First defined and researched by Daniel Levinson, Ph.D. at Yale, in the 70’s and 80’s and published in Seasons of a Man’s Life, there are six Turning Points in everyone’s career. These begin in the early 20’s and occur until the 60’s. Everyone, no matter how satisfied he or she has been with things, makes some kind of significant career or life change at each of these six points. Sometimes these changes are impelled from the outside. More often, there is also an internal component. These Turning Points come upon us about every ten years.
Levinson pointed out that those people who respond to the internal upheavals of the Mid-Life Transition by trying to buckle down and try harder at the same thing may run a significant risk of having their emotions take them by surprise.
As an Example, Let’s Look at Tom.
Tom was at or near what we call the Mid-Life Transition – probably the best-known Turning Point in popular culture. This point is significant because it occurs as people feel that some very large and important change is absolutely necessary. Often, people find themselves depressed or burned out. At a Turning Point, especially the Mid-Life Transition, the person is emotionally driven to seek change. One way or another, change is going to happen.
Tom, a marketing manager, was not dissatisfied with his career. He wasn’t drawn into his thoughts about career change by external factors in the workplace – not by downsizing, layoff, or re-structuring. Tom was simply coming to grips with the need for internal review and change that everyone goes through as they get older. He worked with a Highlands Certified Consultant (HCC) to gain more knowledge and insight into a career and to plan ahead.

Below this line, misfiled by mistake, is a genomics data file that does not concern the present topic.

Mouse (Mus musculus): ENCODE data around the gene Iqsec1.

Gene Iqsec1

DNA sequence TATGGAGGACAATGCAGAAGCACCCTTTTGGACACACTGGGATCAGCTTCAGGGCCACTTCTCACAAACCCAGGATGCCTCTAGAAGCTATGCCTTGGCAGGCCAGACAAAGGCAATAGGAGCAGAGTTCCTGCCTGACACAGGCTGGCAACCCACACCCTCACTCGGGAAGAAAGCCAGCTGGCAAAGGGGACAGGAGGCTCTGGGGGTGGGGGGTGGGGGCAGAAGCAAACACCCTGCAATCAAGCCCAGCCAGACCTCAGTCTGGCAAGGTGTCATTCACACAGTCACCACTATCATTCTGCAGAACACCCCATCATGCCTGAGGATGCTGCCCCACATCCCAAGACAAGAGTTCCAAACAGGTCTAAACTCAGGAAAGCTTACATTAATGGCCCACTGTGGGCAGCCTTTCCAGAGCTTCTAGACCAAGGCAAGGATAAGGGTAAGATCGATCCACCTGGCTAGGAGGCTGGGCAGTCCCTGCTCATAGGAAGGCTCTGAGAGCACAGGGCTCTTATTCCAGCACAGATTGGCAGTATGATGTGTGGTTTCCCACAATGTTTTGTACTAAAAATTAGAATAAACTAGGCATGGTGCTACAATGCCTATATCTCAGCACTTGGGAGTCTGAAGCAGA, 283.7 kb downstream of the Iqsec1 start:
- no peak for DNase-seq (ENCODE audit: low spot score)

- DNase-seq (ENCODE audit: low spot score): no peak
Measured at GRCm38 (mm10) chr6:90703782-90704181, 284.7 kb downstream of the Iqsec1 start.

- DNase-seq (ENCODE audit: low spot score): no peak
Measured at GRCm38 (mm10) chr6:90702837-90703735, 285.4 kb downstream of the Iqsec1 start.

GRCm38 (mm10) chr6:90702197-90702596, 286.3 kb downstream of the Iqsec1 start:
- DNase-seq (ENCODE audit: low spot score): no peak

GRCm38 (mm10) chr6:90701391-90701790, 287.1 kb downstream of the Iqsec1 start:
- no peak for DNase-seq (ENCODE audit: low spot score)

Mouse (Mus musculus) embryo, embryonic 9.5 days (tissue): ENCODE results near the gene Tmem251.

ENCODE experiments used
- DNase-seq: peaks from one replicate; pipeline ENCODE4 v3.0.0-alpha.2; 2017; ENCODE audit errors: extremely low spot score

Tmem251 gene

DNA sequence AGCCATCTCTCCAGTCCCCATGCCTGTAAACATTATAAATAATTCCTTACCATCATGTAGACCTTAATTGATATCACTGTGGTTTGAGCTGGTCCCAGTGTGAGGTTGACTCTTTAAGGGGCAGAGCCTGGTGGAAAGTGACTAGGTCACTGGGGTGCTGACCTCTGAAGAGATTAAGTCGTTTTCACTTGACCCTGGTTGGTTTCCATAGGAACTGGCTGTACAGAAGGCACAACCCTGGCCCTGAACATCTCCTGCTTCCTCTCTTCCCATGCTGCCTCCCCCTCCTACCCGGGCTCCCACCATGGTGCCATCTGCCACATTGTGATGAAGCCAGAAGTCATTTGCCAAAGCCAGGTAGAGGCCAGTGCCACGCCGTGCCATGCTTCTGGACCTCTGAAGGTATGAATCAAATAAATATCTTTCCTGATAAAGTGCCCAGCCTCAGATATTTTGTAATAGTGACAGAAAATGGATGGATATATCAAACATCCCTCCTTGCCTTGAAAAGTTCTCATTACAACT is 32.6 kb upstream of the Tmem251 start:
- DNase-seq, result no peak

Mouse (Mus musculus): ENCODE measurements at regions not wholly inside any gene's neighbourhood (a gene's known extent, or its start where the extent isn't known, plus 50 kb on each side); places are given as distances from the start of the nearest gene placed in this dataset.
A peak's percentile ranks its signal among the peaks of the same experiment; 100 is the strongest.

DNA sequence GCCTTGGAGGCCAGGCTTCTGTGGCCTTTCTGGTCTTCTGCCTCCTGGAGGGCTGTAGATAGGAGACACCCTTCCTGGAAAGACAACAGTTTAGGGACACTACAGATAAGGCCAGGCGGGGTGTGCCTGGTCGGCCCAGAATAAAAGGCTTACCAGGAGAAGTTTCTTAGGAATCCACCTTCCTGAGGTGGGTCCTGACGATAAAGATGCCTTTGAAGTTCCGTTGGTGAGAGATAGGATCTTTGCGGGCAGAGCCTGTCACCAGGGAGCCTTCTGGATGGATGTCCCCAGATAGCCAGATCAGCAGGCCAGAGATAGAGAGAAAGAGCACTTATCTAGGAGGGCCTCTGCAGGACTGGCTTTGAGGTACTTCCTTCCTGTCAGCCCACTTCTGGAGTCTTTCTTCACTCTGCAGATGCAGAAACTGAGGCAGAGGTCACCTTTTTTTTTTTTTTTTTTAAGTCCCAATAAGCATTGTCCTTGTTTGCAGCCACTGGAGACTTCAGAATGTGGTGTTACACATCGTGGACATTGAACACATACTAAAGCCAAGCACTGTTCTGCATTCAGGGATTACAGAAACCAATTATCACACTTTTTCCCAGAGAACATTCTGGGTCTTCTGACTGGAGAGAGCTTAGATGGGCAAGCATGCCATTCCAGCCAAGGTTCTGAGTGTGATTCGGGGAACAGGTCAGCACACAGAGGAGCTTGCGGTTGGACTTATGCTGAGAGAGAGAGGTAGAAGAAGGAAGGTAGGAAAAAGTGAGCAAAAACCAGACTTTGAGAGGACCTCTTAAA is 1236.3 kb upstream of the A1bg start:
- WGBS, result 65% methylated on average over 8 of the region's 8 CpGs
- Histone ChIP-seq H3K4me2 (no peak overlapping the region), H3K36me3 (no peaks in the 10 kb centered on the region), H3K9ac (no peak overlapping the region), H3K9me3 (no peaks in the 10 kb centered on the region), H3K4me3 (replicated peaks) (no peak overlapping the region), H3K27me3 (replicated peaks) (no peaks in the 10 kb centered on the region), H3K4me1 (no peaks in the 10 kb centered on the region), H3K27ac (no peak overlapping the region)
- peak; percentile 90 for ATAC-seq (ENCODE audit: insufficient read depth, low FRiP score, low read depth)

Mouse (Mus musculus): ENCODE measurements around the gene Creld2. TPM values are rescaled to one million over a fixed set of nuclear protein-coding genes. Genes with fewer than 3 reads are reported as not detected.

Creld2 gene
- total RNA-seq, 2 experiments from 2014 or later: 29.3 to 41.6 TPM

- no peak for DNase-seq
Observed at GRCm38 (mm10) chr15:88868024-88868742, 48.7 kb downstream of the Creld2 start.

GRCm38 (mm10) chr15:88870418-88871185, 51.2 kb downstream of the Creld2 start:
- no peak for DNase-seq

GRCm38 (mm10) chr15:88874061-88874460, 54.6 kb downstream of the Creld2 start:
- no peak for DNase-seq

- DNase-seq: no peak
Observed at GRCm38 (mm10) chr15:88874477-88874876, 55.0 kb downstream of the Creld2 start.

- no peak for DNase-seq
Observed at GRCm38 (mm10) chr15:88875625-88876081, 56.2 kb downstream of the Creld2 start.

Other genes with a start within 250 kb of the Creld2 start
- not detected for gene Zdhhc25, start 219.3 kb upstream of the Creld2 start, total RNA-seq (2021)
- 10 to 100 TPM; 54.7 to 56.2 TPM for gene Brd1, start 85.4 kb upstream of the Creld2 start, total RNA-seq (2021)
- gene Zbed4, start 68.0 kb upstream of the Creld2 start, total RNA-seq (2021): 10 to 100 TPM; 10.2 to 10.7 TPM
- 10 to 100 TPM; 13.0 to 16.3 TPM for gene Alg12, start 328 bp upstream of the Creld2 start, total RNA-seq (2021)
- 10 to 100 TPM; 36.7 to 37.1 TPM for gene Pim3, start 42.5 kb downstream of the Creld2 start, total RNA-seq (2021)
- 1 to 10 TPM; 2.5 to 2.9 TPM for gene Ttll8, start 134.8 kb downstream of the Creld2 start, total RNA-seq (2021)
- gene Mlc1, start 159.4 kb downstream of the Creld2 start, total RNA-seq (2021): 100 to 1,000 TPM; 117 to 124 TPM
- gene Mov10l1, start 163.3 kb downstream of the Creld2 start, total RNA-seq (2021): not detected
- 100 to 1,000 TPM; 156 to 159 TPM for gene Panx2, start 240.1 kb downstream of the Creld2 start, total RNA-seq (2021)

At the major career Turning Points, many people can suddenly begin to feel that their careers need a complete overhaul; this is often simply not the case. It is our experience that most people can feel significantly different and better about their careers and their lives with something closer to a 10% change than a complete overhaul. The difficult part is in finding the right 10%. The place to start looking is not “out there, somewhere.” Usually, it is inside – within ourselves.
Donald Super, Ph.D., the father of career planning, said as long ago as the early 1950’s that a good career decision should always involve several key factors; values, goals, abilities, interests, and personality. Super’s dictum is still relevant. The way to figure out exactly what needs to change is to understand what each of these factors means in one’s career, and then integrate them into a Personal Vision.
Tom had wondered about his career and why he felt like moving within the company so often. Sorting through his abilities helped him make sense of it all. At the same time, it enabled him to position himself more accurately. Tom saw that he had a number of powerful abilities that allow him to solve problems quickly and intuitively. It means that he needs a fast-paced environment that involves a lot of quick problem-solving, In fact, when it’s not very stable – what a lot of people would call chaotic – that’s when Tom’s real talents absolutely shine.